That doesn't include the occasional bad blood that has existed over the past decade.
After Thursday's slugfest, UW junior Jared Berggren was sporting five stitches under his chin. At one point, Berggren's blood had to be literally wiped off the court after the wound reopened.
There may be no better classroom in the Big Ten than the Breslin Center. After the 69-55 loss in East Lansing, Mich., Berggren conceded, "There's a lot to learn from."
Frank Kaminsky was in lockstep with Berggren's thinking.
"A game like this really teaches you what you need to improve on," said Kaminsky, the 6-foot-11, 230-pound freshman center from Lisle, Ill. "I'm going to take a lot away from this."
This was just another chapter in Kaminsky's orientation to the Big Ten. On this night, the teaching assistants were 6-9, 270-pound Derrick Nix and 6-10, 240-pound Adreian Payne.
"I learned how to fight back," Kaminsky said. "If they're pushing, you've got to push right back. You can't let down at any point in the game or they will take advantage of you.
"Everyone is big, everyone is strong. You have to neutralize their strength somehow. You've got to be smarter about the plays that you can go out there and make. That's what I'm learning right now."
There was one sequence where Nix was able to school Kaminsky on the low post. "They exploited me a little bit on defense," Kaminsky admitted. "I have to work harder."
Despite a baptism under fire to the raucous Izzone environment - not to mention dealing with MSU's imposing frontline, which also includes Draymond Green - Kaminsky did some good things.
While playing a Big Ten-high 12 minutes, Kaminsky grabbed a career-high six rebounds.
Speaking to the rebounding total which was split evenly (three each) between the offensive and defensive glass, UW associate head coach Greg Gard said, "I thought he was active that way."
Moreover, he noticed, "I don't think Frank was out of his element in any way."
On one possession, Gard said Kaminsky turned down a shot in transition that he needed to take. He also took a shot at the end of the clock when he could have kicked and gotten a better one.
His decision-making will improve with more experience, Gard implied.
But it's the physical part of the game that needs to be addressed during the off-season.
"Physically, he's adequate, but he's not where he needs to be," Gard said. "He needs another year of conditioning and weight lifting. He needs to change and reconfigure his body a little."
That's all part of getting a Big Ten education, particularly for a first-year player.
Nobody exposes you quicker than Michigan State, either.
"Enjoying and embracing the physical nature of the game is one thing that freshmen don't quite understand until they go through it a time or two," Gard said.
"Thursday's game will be a good reference point for Frank because now he has some understanding on why he needs to get stronger and the benefits that he can derive from it.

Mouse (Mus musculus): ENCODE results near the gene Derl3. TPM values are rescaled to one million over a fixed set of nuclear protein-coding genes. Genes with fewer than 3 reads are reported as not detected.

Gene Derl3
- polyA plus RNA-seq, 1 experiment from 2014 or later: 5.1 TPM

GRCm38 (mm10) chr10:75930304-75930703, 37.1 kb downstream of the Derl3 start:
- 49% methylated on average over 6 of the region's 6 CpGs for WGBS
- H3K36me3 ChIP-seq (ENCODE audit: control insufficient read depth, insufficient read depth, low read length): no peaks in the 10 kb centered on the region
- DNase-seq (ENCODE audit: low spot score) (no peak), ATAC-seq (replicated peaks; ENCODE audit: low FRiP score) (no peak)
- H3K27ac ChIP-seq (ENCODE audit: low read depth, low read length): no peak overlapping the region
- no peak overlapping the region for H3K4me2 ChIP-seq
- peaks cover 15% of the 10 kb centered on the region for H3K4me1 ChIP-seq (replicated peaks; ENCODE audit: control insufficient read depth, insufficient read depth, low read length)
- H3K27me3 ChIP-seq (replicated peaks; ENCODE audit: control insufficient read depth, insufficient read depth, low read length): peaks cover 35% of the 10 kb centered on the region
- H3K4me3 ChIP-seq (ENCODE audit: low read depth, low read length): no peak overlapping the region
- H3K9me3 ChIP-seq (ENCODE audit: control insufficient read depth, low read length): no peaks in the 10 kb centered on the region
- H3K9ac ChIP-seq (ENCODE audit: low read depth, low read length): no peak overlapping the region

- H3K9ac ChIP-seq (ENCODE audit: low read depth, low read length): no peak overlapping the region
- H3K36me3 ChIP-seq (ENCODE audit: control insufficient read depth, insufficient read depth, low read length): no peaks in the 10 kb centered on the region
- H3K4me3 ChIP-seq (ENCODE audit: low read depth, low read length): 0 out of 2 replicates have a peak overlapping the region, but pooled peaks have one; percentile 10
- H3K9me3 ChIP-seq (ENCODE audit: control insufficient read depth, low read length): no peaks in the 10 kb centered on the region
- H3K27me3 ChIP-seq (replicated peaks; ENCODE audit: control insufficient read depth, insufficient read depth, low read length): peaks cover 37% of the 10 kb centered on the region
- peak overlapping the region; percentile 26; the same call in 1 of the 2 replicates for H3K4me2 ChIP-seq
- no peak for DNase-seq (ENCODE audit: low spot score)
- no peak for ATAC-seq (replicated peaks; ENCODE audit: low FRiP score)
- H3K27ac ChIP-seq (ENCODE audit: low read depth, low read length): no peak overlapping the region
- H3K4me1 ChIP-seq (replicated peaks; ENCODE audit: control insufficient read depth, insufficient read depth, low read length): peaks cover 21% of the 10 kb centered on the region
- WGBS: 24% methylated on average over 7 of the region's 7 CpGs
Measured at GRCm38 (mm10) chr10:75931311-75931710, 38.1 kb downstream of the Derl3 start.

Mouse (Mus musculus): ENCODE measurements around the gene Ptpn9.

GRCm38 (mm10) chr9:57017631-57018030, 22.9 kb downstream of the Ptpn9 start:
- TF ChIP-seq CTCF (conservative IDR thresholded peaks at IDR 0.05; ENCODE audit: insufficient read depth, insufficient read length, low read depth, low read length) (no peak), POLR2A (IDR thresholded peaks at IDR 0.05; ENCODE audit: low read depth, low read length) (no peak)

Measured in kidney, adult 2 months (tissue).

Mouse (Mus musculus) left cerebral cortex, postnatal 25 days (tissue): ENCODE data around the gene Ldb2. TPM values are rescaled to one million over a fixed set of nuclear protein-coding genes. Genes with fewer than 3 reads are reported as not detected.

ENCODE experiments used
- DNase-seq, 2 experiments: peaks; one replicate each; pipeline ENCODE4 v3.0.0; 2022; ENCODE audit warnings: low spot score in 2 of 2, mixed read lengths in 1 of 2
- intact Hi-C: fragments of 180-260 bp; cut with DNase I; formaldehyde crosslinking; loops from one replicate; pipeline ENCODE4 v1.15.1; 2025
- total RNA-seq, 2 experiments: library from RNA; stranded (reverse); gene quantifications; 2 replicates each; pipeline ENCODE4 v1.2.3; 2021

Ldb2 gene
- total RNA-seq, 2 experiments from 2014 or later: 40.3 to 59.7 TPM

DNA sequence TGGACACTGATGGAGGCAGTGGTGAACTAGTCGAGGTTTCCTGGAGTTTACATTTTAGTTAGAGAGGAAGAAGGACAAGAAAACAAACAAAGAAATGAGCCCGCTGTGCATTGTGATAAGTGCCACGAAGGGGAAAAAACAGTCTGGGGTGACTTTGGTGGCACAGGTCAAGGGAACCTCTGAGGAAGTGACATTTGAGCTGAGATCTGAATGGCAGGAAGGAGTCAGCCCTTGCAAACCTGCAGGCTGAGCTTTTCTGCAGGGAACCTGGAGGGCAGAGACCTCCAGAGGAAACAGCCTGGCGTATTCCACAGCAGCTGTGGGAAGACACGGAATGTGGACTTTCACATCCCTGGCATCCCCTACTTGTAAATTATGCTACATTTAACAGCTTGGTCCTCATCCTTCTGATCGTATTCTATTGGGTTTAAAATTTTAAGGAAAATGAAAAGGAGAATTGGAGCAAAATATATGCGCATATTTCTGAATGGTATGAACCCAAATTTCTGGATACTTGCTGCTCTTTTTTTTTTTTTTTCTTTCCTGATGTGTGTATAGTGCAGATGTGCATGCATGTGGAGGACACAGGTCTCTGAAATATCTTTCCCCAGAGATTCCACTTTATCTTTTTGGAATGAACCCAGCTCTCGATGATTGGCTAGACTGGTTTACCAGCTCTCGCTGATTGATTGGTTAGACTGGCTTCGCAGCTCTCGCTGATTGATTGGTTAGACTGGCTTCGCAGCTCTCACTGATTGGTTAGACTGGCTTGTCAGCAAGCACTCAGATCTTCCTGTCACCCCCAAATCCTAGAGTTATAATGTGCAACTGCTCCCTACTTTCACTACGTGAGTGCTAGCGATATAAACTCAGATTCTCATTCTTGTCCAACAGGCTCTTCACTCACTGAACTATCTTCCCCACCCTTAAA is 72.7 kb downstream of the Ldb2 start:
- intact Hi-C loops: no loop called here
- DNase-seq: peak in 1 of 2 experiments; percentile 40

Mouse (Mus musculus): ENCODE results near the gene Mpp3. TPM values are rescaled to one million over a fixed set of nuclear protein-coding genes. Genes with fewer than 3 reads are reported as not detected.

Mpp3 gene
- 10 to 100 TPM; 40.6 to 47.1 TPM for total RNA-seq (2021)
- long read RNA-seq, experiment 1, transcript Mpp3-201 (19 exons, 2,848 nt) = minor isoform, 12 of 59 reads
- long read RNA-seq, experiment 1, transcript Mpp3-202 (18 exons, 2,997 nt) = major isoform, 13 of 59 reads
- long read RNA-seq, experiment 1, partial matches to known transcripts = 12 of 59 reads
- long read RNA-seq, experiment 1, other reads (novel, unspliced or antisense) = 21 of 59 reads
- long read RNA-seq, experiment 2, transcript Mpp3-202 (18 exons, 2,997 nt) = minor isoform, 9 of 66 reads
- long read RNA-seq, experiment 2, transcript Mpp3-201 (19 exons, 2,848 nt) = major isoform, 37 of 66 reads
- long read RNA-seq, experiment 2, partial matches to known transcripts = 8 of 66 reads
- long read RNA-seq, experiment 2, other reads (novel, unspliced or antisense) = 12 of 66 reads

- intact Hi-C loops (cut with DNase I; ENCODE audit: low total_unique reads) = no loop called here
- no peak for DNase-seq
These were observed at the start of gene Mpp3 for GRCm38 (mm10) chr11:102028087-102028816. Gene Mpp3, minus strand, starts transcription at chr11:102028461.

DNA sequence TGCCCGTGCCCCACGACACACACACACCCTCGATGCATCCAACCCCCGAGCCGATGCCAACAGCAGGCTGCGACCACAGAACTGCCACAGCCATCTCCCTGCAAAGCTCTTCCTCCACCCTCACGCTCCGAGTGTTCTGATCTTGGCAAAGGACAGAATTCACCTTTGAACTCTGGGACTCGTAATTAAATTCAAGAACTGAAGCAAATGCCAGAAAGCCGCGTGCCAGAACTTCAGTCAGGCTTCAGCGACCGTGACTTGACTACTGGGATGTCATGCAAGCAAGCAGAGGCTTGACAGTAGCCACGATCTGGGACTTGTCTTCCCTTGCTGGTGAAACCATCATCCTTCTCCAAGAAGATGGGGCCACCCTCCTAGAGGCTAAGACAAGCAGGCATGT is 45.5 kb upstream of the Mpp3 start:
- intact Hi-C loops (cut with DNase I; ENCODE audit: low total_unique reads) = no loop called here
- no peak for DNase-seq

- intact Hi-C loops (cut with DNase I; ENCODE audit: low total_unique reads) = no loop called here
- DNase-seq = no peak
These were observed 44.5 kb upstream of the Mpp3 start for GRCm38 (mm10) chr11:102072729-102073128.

"We're so adamant about imposing your will and not backing down. That goes along with the fact we're always talking about playing physical without fouling; all the things that really good teams do.
"Maybe this knowledge will help him push through another set of squats in the weight room. Or maybe it will drive him to go a little harder when he's running the hill, whatever it may be."
Nix's steady development can be a case study for others in the conference. Since he weighed 340 pounds in high school, he has been reshaping his body. He's now down to 270.
Nix averaged only eight minutes of playing time his first two seasons with the Spartans. He's now up to 19, and he has become an integral contributor to the team's success around the rim.
What are the chances that the UW's Evan Anderson could play that role in the future? The 6-10, 260-pound Anderson, a redshirt freshman Eau Claire North, definitely has appealing size and strength.
"I think he's almost at the point where he can play right now and help," Gard said. "I really liked what I've seen. Not everything is perfect but he has a competitive fire about him.
"Evan has a little bit of a nasty edge. He just has to learn to polish up that nastiness to where he's not fouling all the time. But I don't see any reason why he can't come along the same path as Nix.
"He's a huge body and he loves to play physical. We need more of that."
During Wednesday night's practice at the Breslin Center, UW coach Bo Ryan was not satisfied with the work of his "bigs" so he pulled Anderson off the scout team and had him run with the starters.
"Some experience will do wonders for him," Gard said. "When he has been with me on the scout team, you can park him on the block and do some of the things Michigan State does (with Nix).
"There's no reason why he can't play for us down the road, if not sooner. He's never going to be light of foot or a leaper. But I see bigs across the country that aren't that way but they're effective.
"Hopefully we can get to the point with Evan where we can get him into the game for short spurts. It doesn't have to be eight minutes at a time - but a minute here and two minutes there."
That would apply, Gard suggested, "Whether he sinks or swims."
Which, he added, is the only way you learn how to swim.
Just ask Kaminsky who got his feet wet Thursday night in the shark tank.